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UNFPA Uganda launches State of the World Population Report 2019: Unfinished Business in the Pursuit of Rights and Choices

9 May 2019
State Minister of Finance for Planning Hon David Bahati and UNFPA Representative Mr Alain Sibenaler unveil the dummy of the SWOP report in Kampala, April 25. Looking on (L) is Director General National Population Council Dr Jotham Musinguzi and midwife Sr Jenneth Akello, and (R) Rev. Moses Semugooma and Dr Olive Sentumbwe from the World Health Organisation. PHOTO: UNFPA/ Evelyn Matsamura Kiapi

Kampala – Uganda’s population doubles every 20 years. This revelation was made by Mr. Alain Sibenaler, The United Nations Population Fund Representative, at the launch of the State of the World Population Report 2019, in Kampala.  Currently at 40.3 million, the population stood at 6.5 million in 1959. “But with reduced fertility, this trend is likely to slow down by 2040,” Mr. Sibenaler said.

Globally, the 2019 State of the World Report shows that since 50 years ago, when UNFPA was established, great milestones have been achieved towards realizing reproductive health and rights in many countries. The global movement to empower women to make their own decisions about whether, when, how often and with whom to become pregnant has gained momentum.

“In Uganda, there has been a steady increase in the number of married women using modern methods of family planning from 26 percent in 2006 to 35 percent in 2016,” said Hon. David Bahati, State Minister of Finance for Planning, who officiated at the launch.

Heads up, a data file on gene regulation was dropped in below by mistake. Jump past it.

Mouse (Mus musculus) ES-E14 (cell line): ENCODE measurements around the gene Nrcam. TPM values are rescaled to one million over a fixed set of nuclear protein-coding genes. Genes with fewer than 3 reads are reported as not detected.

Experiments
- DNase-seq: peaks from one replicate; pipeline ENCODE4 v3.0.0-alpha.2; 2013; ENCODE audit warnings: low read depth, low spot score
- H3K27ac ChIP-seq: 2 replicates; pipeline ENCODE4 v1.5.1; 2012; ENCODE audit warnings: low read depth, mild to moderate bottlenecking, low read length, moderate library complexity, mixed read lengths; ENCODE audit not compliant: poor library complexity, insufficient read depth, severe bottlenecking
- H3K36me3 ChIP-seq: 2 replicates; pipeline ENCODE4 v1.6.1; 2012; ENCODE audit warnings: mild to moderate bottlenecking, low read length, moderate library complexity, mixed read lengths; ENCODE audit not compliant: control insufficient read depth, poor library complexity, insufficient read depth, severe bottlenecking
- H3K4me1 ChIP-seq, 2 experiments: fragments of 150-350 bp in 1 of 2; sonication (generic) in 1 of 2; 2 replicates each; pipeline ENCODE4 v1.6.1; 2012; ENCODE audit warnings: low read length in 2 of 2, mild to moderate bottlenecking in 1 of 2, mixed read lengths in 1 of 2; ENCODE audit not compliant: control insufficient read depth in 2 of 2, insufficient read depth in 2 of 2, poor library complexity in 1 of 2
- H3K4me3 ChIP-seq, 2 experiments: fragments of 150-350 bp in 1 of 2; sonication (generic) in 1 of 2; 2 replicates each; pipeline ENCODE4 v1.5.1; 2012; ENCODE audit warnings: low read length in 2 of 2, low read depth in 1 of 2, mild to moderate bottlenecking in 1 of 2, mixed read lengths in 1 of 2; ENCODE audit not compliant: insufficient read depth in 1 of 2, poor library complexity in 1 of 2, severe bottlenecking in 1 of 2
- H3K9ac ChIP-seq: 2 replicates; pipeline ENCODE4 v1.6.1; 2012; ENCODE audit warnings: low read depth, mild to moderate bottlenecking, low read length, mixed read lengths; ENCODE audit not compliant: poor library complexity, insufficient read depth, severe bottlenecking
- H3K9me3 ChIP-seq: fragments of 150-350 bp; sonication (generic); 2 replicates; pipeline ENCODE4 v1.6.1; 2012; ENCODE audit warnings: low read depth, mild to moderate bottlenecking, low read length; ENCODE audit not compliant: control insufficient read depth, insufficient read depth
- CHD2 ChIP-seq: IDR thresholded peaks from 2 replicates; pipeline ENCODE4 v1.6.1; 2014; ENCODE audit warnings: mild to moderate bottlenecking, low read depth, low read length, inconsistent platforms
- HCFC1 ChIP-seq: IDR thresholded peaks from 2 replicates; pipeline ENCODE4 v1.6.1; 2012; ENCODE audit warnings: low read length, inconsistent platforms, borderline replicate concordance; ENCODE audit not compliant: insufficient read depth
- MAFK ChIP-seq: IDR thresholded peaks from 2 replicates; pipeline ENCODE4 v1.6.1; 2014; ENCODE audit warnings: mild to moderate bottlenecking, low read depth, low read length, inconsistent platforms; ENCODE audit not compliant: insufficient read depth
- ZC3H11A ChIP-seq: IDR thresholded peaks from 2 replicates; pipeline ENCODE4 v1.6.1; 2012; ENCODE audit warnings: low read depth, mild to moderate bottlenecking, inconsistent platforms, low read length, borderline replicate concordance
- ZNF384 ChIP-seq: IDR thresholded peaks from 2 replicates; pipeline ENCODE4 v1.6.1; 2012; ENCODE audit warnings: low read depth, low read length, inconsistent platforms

“Maternal mortality ratio has reduced by 24 percent in the recent years; from 438 death per 100,000 live births in 2011 to 336 deaths per 100,000 live births in 2016,” added Hon. Bahati.

However, the Report shows that on the journey towards rights and choices, women and girls have faced social and economic barriers every step of the way – unmet need for family planning, unintended pregnancies, gender-based violence, among other challenges - compromising the quality of reproductive health for women, men, girls and boys. 

In a discussion with journalists at the launch, Mr. Sibenalar indicated that early release of the SWOP is one of the landmark events for the unfinished business in the implementation of the ICPD Plan of Action. This year, 2019 marks the 25th anniversary of the International Conference on Population and Development (ICPD), as well as 50 years of UNFPA’s existence.  To mark these two key milestones, a number of high-level engagements will be activated, culminating to a climax at the ICPD Summit in Nairobi in November.

Complied by Prossy Jonker Nakanjako